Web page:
DURBAN — Scientists and activists on Thursday raised the alarm about policy changes in India, which they say threaten its role as the world’s leading supplier of generic HIV/AIDS drugs.

India supplies more than 80% of the generic AIDS drugs used in the developing world. While many of the generic AIDS drugs used in SA are sourced from local manufacturers, the country also imports from Indian suppliers.

Activists marched to the Indian consulate in Durban to hand over a statement of concern from scientists and treatment advocates, calling on the Indian government to resist pressure from the US government and pharmaceutical companies intent on rolling back India’s intellectual property laws.

India’s patent law regime has enabled it to make generic copies of innovator medicines at prices that low-and middle-income countries can afford.

Among the signatories to the statement were former Constitutional Court justice Zak Jacoob and incoming International AIDS Society president Linda-Gail Bekker, co-director of the Desmond Tutu HIV/AIDS Centre in Cape Town.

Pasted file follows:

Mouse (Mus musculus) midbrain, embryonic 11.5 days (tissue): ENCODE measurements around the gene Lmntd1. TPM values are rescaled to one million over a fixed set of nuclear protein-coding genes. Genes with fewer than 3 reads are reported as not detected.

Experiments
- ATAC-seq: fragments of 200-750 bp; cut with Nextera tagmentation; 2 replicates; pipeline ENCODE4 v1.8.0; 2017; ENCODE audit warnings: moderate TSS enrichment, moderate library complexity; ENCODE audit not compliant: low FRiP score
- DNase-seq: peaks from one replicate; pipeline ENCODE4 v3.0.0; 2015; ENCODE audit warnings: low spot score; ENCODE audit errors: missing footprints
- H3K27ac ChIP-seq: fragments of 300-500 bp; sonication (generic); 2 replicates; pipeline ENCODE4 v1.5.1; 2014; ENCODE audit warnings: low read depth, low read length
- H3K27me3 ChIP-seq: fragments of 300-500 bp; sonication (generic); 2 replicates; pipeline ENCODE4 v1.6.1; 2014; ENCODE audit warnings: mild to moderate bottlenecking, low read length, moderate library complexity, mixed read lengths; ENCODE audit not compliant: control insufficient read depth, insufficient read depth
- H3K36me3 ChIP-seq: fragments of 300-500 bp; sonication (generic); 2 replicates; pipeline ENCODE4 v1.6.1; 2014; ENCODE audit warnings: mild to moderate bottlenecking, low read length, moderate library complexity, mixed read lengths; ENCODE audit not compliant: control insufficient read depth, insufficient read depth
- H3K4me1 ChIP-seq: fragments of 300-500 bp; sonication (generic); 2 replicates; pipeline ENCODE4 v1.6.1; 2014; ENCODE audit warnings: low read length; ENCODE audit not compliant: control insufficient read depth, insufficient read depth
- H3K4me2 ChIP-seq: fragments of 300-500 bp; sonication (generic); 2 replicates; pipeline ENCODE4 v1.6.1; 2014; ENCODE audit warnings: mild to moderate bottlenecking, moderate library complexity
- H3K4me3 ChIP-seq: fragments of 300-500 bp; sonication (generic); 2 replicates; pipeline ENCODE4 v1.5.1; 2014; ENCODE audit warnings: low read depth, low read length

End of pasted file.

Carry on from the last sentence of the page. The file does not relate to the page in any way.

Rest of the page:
It was also signed by dozens of advocacy groups, including the Treatment Action Campaign and Section 27.

They also called on the Indian government to stop its crackdown on civil society groups, including the Lawyers Collective.

"If these attacks continue it will strike a blow to global health," said Stephen Lewis, co-director of AIDS Free World and former UN special envoy on HIV/AIDS to Africa.

"There is a conspiracy at work (between) the US government, the Indian government and pharma. This is an effort to subdue India to protect the patents of major pharmaceutical companies and undermine generics," said Lewis at the 21st International AIDS conference.

Section 27 executive director Mark Heywood said India was a "harbinger of what could happen in SA,".

Heywood said civil society groups were worried about a rumoured legislative crackdown on nongovernmental organisations in SA.

They were also concerned about US pressure on the government as it drafts a new policy on intellectual property rights.

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